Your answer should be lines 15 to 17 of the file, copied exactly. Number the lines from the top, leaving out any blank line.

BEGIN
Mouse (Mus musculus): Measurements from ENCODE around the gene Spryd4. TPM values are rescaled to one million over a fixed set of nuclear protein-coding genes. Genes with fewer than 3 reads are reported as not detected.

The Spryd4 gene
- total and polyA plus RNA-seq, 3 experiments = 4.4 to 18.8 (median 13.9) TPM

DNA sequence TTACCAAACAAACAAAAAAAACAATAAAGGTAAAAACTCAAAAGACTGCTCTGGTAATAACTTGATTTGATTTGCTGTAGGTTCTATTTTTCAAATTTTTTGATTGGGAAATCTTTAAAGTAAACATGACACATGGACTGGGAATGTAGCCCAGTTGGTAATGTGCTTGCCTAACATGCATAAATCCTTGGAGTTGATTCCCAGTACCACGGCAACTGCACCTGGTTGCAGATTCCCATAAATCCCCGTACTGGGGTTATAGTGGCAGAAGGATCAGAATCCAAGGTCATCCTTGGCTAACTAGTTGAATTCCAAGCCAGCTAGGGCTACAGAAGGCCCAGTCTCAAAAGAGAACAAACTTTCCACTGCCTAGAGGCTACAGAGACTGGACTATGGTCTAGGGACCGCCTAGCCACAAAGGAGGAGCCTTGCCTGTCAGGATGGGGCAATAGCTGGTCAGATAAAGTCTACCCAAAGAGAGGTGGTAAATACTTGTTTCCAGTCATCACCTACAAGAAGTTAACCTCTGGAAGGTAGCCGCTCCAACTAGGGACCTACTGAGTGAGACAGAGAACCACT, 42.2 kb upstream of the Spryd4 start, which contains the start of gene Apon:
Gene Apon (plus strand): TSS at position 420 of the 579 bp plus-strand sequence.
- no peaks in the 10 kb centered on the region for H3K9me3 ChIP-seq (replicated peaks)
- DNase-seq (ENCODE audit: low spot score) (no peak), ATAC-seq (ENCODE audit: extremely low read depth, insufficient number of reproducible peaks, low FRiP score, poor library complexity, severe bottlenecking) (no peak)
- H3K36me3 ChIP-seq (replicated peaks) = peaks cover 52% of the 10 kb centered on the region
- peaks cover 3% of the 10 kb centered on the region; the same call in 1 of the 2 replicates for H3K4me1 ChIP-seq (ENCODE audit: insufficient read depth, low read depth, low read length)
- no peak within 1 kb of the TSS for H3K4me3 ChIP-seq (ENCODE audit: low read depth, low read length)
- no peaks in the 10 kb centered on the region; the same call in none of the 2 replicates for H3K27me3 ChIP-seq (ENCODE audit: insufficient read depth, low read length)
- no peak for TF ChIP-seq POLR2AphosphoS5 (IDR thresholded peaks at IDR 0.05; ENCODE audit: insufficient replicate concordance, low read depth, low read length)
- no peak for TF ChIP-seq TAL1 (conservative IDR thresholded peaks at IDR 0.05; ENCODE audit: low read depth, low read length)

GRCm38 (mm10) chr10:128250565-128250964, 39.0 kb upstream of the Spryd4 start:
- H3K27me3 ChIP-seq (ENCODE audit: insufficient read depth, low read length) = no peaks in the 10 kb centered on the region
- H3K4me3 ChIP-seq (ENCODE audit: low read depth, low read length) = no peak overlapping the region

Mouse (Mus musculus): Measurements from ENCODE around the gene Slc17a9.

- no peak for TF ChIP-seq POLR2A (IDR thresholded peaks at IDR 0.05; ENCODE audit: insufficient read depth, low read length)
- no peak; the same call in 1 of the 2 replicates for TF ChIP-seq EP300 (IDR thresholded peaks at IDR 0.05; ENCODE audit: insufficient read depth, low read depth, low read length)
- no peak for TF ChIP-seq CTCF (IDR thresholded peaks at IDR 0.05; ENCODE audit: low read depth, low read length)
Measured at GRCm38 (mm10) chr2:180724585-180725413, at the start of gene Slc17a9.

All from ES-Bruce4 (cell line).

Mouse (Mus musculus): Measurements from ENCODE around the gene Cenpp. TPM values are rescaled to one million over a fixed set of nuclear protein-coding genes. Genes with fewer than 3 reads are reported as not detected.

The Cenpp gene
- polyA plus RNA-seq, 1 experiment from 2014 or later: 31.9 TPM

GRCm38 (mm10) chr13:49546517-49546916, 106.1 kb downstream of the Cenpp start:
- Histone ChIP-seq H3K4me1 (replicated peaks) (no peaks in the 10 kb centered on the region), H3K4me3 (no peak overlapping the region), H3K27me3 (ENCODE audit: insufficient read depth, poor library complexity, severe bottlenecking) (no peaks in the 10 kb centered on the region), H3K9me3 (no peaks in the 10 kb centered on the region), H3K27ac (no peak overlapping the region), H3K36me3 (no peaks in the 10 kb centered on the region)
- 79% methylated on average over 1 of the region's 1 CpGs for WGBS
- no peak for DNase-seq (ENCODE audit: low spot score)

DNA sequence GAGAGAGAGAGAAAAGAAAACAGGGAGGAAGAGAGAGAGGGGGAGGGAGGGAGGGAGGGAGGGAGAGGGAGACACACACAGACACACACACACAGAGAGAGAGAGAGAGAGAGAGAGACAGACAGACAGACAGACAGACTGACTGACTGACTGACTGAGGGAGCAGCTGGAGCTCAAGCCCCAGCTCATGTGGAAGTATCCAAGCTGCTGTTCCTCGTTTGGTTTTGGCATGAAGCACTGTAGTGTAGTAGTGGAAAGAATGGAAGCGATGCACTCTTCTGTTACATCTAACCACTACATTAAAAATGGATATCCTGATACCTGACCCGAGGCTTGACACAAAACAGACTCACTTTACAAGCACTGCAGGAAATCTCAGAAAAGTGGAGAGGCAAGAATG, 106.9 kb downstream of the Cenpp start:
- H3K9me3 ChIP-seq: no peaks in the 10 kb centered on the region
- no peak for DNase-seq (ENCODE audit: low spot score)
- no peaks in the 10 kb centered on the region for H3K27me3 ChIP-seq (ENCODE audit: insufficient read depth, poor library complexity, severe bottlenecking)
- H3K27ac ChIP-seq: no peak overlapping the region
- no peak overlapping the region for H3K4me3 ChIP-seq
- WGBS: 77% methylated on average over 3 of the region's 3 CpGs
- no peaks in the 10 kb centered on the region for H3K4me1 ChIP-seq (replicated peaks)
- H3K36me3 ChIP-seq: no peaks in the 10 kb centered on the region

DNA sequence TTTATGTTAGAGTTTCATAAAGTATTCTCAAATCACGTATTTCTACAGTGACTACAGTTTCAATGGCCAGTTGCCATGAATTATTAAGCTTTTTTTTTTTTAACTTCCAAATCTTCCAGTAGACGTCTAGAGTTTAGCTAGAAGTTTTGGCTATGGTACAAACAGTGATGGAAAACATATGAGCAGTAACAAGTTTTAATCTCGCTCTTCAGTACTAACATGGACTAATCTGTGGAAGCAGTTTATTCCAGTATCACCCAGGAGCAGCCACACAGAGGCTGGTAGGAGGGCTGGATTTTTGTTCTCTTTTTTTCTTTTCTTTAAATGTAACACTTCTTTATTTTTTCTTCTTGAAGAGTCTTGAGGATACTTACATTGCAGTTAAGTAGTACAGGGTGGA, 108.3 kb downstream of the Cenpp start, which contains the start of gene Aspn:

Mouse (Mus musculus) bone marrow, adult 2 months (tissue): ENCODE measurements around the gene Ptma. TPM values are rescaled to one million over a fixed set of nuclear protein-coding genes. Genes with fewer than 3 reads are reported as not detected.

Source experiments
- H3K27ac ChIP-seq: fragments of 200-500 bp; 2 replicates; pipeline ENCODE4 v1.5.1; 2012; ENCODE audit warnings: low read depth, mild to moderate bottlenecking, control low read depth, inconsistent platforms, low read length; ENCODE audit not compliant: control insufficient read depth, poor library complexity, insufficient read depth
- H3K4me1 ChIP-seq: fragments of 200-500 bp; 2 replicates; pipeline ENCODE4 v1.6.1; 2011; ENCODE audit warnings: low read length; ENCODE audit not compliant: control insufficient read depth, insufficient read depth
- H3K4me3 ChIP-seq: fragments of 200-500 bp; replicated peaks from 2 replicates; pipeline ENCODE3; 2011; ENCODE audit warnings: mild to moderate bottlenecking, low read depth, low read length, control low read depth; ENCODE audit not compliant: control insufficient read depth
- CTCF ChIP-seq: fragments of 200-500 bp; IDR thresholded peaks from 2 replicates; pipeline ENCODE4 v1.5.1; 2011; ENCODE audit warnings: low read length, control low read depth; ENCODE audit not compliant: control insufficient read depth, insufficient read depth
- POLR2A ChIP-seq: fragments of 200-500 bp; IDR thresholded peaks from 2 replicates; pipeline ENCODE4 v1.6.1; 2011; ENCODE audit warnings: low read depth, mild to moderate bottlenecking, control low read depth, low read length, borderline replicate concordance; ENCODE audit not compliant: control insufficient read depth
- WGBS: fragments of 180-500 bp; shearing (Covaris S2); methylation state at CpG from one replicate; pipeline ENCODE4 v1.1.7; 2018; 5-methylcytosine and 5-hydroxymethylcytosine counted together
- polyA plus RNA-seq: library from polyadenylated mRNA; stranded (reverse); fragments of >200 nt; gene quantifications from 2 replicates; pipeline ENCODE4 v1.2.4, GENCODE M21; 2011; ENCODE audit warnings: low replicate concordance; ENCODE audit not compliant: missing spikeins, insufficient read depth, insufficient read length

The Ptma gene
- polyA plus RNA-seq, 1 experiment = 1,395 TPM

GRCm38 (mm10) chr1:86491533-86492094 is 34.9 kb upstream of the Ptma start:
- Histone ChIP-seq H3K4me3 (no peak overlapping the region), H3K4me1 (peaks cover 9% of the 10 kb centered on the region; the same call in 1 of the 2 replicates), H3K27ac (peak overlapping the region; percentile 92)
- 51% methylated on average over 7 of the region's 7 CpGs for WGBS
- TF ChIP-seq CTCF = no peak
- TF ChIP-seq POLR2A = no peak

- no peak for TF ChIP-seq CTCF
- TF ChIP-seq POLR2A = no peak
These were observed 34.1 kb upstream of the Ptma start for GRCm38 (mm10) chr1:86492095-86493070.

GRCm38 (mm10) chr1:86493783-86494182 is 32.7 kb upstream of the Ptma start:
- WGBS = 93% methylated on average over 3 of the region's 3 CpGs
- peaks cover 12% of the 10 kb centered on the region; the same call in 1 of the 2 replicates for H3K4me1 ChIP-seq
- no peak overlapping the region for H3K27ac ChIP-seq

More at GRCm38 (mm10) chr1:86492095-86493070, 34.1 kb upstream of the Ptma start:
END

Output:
- H3K27me3 ChIP-seq (ENCODE audit: insufficient read depth, low read length) = no peaks in the 10 kb centered on the region
- H3K4me3 ChIP-seq (ENCODE audit: low read depth, low read length) = no peak overlapping the region

Mouse (Mus musculus): Measurements from ENCODE around the gene Slc17a9.